Michigan organization gives small, diverse businesses the tools to succeed in winning government contracts
Local government administrators can boost diverse business opportunities in several ways, says Bobby Chasnis, director of Pure Michigan Business Connect (PMBC). The Michigan Economic Development Corporation (MEDC) created the PMBC to connect Michigan suppliers with local, domestic and global demand.
Chasnis urges cities and counties to set up or support matchmaking programs that governments and businesses can participate in. “They are an effective and efficient way to introduce regional, national or global purchasers to a diverse base of businesses and suppliers they may not have been exposed to otherwise.” he says.
He adds that local governments can engage with diversity organizations throughout the state and across the U.S. to help identify minority/women-owned business enterprises (MWBEs) that would be a good fit for an opportunity to sell goods or services to cities and counties. “These organizations are very familiar with their supply base and can work together to suggest high-performing suppliers to bid on open procurement opportunities.”
Chasnis believes another way government officials can support supplier diversity is by sponsoring programs and processes that certify small, diverse and disadvantaged businesses and startups. To be formally recognized as a diverse supplier, businesses must meet certain criteria and be validated by a third-party agency. Once certified, a supplier is entered into a large database that allows public purchasers across the network to connect for new business opportunities. “However, cost can be a barrier for suppliers looking to become certified,” Chasnis cautions. He urges governments and other organizations to provide matching grants to cover the cost of certification. “This can help boost a supplier’s profile and increase exposure to a new network of potential purchasers.”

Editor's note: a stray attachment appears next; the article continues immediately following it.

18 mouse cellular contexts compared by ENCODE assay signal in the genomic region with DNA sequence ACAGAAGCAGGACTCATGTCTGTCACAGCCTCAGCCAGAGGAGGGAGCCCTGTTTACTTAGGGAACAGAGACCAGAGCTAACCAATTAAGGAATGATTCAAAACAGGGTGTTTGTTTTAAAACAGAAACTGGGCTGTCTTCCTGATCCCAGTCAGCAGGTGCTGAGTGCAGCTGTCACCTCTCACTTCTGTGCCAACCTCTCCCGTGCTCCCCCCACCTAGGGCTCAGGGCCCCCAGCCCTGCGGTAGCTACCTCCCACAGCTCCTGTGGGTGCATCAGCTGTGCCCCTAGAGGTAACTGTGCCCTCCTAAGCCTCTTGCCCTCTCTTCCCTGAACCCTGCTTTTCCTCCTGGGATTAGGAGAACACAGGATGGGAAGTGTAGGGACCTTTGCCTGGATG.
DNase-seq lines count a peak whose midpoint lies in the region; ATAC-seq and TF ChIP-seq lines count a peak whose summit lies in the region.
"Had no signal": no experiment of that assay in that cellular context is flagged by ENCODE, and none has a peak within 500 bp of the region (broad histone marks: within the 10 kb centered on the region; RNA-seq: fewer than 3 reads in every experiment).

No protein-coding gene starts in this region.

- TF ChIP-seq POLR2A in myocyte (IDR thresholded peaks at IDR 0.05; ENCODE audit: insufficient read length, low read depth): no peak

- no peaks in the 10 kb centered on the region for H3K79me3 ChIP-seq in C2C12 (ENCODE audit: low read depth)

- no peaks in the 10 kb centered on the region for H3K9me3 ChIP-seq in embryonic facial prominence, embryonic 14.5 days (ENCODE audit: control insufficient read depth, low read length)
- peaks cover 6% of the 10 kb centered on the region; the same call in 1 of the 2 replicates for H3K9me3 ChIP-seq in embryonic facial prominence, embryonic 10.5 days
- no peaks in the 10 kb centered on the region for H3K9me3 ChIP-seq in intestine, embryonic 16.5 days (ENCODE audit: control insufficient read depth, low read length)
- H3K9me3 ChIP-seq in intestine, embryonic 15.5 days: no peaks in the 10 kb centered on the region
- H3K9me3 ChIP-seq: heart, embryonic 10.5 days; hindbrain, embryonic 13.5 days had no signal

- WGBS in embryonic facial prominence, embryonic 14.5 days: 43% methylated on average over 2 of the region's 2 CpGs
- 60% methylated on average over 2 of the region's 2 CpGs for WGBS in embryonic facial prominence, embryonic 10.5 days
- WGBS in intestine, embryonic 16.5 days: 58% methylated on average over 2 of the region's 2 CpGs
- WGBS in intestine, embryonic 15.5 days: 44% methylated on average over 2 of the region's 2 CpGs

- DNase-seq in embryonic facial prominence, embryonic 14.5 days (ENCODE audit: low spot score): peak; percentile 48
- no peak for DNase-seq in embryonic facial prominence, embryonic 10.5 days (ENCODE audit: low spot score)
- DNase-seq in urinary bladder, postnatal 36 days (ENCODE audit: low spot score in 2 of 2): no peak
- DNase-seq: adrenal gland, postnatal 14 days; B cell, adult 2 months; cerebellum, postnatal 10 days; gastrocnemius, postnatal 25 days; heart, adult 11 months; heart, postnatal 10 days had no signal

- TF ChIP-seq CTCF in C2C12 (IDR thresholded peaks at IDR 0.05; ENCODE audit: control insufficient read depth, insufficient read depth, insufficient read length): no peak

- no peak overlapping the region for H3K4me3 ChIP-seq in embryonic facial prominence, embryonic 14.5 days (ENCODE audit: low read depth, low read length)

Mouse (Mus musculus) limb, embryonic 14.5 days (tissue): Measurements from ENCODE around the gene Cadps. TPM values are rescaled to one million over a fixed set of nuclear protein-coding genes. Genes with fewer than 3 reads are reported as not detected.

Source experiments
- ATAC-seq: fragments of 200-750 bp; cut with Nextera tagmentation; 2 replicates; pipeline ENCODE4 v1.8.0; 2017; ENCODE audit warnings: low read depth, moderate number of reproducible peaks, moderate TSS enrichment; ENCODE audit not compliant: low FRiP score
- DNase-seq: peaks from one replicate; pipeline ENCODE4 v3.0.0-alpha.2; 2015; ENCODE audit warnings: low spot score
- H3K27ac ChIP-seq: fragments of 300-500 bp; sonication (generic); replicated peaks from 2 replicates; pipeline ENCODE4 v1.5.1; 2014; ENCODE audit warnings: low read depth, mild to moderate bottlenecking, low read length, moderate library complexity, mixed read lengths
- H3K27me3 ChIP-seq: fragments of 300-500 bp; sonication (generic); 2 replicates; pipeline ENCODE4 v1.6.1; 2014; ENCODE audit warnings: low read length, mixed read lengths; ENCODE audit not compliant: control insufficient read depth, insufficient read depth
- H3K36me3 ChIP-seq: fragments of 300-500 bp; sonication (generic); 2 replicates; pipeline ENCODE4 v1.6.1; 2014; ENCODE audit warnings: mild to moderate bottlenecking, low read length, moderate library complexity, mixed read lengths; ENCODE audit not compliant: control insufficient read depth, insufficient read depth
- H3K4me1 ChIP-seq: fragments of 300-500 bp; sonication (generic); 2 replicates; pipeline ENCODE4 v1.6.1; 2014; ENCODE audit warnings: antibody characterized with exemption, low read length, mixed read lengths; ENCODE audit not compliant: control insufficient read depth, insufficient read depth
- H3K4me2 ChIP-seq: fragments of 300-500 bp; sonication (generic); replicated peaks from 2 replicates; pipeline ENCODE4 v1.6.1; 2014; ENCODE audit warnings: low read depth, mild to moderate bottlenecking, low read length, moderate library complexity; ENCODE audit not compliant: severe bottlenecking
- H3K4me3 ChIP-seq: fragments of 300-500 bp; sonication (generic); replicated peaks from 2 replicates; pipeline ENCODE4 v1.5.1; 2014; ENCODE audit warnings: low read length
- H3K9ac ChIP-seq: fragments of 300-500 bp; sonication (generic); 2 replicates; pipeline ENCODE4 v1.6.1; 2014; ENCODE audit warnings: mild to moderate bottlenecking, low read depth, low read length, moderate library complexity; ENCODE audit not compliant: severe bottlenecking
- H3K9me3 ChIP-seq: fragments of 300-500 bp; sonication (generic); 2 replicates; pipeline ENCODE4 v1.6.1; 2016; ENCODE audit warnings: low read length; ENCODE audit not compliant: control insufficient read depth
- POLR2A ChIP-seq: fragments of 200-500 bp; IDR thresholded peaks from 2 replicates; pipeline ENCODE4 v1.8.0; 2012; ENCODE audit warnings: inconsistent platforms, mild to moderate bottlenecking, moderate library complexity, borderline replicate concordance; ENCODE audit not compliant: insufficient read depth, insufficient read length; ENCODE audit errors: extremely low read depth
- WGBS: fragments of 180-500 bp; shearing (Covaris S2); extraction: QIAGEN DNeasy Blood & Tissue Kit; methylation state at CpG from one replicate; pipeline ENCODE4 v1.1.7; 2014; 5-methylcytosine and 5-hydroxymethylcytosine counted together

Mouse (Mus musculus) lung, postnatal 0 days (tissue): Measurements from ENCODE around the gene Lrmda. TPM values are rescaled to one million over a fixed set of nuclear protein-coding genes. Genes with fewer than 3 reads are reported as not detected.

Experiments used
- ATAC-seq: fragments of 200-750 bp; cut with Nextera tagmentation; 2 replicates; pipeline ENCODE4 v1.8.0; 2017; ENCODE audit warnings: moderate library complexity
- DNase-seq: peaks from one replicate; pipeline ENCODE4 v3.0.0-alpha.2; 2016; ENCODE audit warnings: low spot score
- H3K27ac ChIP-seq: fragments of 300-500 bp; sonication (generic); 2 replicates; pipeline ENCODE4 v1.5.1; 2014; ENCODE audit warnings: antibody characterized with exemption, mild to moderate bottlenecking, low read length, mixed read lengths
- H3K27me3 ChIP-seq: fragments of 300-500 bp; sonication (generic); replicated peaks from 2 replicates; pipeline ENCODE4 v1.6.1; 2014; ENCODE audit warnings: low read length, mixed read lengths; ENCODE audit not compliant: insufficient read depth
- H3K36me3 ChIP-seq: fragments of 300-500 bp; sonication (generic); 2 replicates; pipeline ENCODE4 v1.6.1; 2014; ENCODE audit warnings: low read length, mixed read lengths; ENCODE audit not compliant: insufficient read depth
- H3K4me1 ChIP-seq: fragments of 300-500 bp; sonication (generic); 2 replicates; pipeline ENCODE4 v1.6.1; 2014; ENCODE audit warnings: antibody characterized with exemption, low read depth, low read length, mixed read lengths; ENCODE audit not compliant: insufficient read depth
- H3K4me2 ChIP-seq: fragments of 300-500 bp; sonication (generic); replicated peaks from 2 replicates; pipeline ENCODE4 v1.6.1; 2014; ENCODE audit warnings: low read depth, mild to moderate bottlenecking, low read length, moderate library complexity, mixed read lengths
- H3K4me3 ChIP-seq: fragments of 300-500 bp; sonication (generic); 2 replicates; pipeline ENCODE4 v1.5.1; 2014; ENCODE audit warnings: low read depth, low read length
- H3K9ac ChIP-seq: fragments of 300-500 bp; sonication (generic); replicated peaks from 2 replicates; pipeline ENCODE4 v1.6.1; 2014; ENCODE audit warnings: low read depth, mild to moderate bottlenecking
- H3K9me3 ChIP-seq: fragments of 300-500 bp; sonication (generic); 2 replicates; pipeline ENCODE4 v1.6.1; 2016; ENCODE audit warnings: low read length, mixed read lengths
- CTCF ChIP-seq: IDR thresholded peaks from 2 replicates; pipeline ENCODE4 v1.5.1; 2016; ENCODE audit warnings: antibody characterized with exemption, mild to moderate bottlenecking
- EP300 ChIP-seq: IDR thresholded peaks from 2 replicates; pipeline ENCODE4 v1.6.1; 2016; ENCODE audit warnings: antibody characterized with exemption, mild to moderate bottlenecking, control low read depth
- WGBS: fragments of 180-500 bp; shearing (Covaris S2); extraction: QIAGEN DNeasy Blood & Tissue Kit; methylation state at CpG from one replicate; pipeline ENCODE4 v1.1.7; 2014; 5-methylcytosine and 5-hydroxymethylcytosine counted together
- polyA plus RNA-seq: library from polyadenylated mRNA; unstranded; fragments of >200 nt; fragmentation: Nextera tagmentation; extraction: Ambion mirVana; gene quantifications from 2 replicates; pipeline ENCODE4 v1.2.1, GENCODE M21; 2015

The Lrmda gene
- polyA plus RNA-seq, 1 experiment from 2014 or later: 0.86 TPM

Events dedicated to diversity can often be used to increase the number of diverse suppliers, Chasnis believes. Government agencies, organizations and business associations can host, sponsor or simply encourage participation in these events, Chasnis tells Co-op Solutions. “Through these events, suppliers and buyers get to meet one-on-one, learn about the procurement processes, participate in educational seminars or workshops and increase their partner networks. Events can lead to future partnerships and investment opportunities for businesses across all industries.”
Chasnis says that too often, minority businesses are overlooked for public procurement opportunities. He says that business groups are helping level the business playing field in a variety of ways. “Many state organizations, including the Michigan Economic Development Corp. and Pure Michigan Business Connect, are implementing diversity programs and prioritizing making connections to help minority-owned businesses access growth opportunities. In turn, when minority-owned businesses have greater growth opportunities, the impact trickles down into local communities and builds greater economic resiliency and social benefits.”